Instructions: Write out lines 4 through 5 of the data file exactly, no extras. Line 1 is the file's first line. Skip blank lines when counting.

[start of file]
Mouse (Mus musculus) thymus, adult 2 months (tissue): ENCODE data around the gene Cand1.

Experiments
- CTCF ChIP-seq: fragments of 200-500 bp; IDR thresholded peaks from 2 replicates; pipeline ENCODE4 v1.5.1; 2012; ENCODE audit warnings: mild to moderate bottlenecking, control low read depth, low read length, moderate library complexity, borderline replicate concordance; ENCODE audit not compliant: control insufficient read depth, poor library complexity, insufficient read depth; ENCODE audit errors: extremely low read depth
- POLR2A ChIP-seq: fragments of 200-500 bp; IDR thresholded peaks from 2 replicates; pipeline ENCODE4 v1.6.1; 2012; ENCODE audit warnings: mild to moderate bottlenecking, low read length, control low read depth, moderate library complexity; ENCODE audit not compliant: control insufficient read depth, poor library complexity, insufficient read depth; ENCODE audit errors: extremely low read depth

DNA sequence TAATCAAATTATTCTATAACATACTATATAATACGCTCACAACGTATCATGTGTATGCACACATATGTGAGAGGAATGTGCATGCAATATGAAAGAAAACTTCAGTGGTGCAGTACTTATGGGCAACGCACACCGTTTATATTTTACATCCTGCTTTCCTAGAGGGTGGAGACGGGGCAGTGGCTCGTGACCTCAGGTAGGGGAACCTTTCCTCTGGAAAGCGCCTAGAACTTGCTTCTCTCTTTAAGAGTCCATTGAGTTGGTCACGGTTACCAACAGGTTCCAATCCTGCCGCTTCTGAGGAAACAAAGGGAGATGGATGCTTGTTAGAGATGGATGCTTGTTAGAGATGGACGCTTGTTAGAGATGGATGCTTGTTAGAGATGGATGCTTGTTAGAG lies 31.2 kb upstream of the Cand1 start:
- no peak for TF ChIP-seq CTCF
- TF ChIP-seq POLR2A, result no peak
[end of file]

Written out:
- POLR2A ChIP-seq: fragments of 200-500 bp; IDR thresholded peaks from 2 replicates; pipeline ENCODE4 v1.6.1; 2012; ENCODE audit warnings: mild to moderate bottlenecking, low read length, control low read depth, moderate library complexity; ENCODE audit not compliant: control insufficient read depth, poor library complexity, insufficient read depth; ENCODE audit errors: extremely low read depth

DNA sequence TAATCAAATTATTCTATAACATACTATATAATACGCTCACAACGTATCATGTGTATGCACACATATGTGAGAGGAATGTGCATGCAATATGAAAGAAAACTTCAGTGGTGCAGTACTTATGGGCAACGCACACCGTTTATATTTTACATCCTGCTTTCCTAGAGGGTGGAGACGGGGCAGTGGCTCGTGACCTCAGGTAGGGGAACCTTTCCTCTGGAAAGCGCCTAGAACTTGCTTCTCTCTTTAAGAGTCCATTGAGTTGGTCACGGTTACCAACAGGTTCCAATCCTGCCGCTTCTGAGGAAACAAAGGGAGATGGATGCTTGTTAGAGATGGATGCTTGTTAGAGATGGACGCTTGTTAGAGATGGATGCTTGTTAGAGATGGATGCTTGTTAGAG lies 31.2 kb upstream of the Cand1 start: